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(1759-1796 / Ayrshire / Scotland)

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Address to the Unco Guid

My Son, these maxims make a rule,
An' lump them aye thegither;
The Rigid Righteous is a fool,
The Rigid Wise anither:
The cleanest corn that ere was dight
May hae some pyles o' caff in;
So ne'er a fellow creature slight
For random fits o' daffin.
Solomon.--Eccles. ch. vii. verse 16


O ye wha are sae guid yoursel',
Sae pious and sae holy,
Ye've nought to do but mark and tell
Your neibours' fauts and folly!
Whase life is like a weel-gaun mill,
Supplied wi' store o' water;
The heapèd happer's ebbing still,
An' still the clap plays clatter.

Hear me, ye venerable core,
As counsel for poor mortals
That frequent pass douce Wisdom's door
For glaikit Folly's portals:
I, for their thoughtless, careless sakes,
Would here propone defences--
Their donsie tricks, their black mistakes,
Their failings and mischances.

Ye see your state wi' theirs compared,
And shudder at the niffer;
But cast a moment's fair regard,
What makes the mighty differ?
Discount what scant occassion gave,
That purity ye pride in;
And (what's aft mair than a' the lave)
Your better art o' hidin.

Think, when your castigated pulse
Gies now and then a wallop,
What ragings must his veins convulse,
That still eternal gallop!
Wi' wind and tide fair i' your tail,
Right on ye scud your sea-way;
But in the teeth o' baith to sail,
It maks a unco lee-way.

See Social Life and Glee sit down,
All joyous and unthinking,
Till, quite transmugrified, they're grown
Debauchery and Drinking:
O would they stay to calculate
Th' external consequences;
Or your more dreaded hell to state
Damnation of expenses!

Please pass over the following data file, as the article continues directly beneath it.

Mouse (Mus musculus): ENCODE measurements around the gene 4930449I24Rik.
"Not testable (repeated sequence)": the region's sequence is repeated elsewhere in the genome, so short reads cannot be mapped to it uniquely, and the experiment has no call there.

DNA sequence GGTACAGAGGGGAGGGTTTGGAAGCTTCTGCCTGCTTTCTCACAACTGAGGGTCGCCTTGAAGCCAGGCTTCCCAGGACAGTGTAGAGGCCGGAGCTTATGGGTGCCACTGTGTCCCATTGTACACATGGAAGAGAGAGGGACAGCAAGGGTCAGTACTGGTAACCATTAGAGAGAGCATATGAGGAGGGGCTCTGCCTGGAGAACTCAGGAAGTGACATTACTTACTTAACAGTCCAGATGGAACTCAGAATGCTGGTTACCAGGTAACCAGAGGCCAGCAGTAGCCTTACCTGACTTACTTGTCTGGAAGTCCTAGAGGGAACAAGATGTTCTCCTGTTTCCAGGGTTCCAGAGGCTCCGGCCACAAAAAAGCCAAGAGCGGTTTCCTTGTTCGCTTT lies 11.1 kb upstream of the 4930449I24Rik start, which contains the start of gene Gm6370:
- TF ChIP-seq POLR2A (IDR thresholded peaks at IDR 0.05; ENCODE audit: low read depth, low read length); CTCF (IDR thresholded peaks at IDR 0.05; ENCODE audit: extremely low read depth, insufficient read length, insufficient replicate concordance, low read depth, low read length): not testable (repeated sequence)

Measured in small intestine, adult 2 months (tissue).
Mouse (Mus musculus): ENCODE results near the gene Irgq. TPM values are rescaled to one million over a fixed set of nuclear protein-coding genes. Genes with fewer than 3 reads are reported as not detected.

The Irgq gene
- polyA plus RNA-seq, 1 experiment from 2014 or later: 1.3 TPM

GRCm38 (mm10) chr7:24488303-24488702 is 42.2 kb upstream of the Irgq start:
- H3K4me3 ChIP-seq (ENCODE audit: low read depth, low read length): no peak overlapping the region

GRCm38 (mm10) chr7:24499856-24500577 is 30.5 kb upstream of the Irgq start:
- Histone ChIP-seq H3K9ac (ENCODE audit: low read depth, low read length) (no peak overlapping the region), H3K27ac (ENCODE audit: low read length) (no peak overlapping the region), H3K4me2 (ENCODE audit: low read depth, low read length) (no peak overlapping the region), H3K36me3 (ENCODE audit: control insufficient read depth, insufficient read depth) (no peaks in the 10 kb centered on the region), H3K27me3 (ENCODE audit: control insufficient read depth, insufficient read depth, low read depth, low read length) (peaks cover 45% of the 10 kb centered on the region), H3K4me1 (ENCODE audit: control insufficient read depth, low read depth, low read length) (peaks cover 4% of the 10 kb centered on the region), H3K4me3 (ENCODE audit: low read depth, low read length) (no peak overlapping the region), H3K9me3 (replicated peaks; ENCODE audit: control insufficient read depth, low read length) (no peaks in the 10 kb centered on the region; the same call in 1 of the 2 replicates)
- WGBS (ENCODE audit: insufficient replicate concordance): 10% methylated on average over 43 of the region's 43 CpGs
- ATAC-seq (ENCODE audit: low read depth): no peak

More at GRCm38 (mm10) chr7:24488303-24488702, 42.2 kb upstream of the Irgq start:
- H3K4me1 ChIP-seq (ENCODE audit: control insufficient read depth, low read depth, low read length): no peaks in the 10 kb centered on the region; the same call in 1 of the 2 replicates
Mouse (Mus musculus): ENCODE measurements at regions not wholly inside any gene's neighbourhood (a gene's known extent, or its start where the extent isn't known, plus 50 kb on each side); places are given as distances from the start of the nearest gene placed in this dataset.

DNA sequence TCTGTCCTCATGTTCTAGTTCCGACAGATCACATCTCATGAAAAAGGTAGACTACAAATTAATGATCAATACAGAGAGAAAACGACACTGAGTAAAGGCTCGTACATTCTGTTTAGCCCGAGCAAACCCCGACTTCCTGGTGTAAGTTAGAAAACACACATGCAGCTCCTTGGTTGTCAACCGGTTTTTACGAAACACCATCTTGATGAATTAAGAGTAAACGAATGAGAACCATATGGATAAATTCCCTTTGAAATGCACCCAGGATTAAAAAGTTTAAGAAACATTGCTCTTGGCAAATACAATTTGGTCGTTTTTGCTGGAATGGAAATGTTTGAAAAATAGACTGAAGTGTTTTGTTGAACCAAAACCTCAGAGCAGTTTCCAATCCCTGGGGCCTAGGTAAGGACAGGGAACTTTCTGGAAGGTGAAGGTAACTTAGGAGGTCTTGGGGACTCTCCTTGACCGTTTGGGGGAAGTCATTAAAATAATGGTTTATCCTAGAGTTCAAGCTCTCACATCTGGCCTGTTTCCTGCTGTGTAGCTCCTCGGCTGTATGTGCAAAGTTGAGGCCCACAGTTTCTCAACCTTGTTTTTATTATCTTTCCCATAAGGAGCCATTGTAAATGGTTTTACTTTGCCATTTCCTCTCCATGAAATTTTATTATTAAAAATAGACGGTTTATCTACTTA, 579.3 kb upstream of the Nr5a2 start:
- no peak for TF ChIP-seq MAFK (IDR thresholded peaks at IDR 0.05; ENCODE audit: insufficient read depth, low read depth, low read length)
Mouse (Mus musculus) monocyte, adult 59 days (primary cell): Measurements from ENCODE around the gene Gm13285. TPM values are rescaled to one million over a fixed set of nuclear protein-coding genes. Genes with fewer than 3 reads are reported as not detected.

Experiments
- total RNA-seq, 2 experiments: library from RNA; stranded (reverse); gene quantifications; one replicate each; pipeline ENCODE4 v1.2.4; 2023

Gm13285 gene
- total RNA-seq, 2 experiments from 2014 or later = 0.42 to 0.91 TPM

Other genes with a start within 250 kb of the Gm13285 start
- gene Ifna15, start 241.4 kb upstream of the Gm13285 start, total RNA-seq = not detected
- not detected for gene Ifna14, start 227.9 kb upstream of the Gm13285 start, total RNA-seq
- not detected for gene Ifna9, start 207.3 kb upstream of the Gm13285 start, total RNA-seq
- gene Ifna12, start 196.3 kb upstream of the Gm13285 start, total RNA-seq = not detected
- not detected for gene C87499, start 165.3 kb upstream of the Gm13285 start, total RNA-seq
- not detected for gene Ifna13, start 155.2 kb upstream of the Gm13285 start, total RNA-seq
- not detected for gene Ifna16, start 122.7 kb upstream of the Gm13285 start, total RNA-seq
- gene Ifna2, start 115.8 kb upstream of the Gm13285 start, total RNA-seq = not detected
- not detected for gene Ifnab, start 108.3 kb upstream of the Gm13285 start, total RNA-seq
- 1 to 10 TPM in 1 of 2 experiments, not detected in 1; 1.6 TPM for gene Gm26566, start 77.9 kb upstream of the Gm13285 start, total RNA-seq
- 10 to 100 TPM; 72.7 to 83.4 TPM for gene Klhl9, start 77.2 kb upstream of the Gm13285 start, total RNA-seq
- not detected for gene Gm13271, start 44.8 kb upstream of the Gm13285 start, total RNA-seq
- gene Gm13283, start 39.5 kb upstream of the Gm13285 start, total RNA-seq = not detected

Ye high, exalted, virtuous dames,
Tied up in godly laces,
Before ye gie poor Frailty names,
Suppose a change o' cases;
A dear-lov'd lad, convenience snug,
A treach'rous inclination--
But let me whisper i' your lug,
Ye're aiblins nae temptation.

Then gently scan your brother man,
Still gentler sister woman;
Tho' they may gang a kennin wrang,
To step aside is human;
One point must still be greatly dark,--
The moving Why they do it;
And just as lamely can ye mark,
How far perhaps they rue it.

Who made the heart, 'tis He alone
Decidedly can try us;
He knows each chord, its various tone,
Each spring, its various bias:
Then at the balance let's be mute,
We never can adjust it;
What's done we partly may compute,
But know not what's resisted.

Submitted: Thursday, January 01, 2004


Read poems about / on: sister, brother, pride, son, change, woman, spring, water, wind, sea, dark, alone, women

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  • * Sunprincess * (1/31/2014 3:21:00 AM)

    .......nice lines..
    ~Who made the heart, 'tis He alone
    Decidedly can try us;
    He knows each chord, its various tone, ~

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  • David Hand (8/29/2006 5:12:00 AM)

    Not one of Burns best known poems, but the last two verses in particular could be incorporated into any faith for tolerant judgement of others

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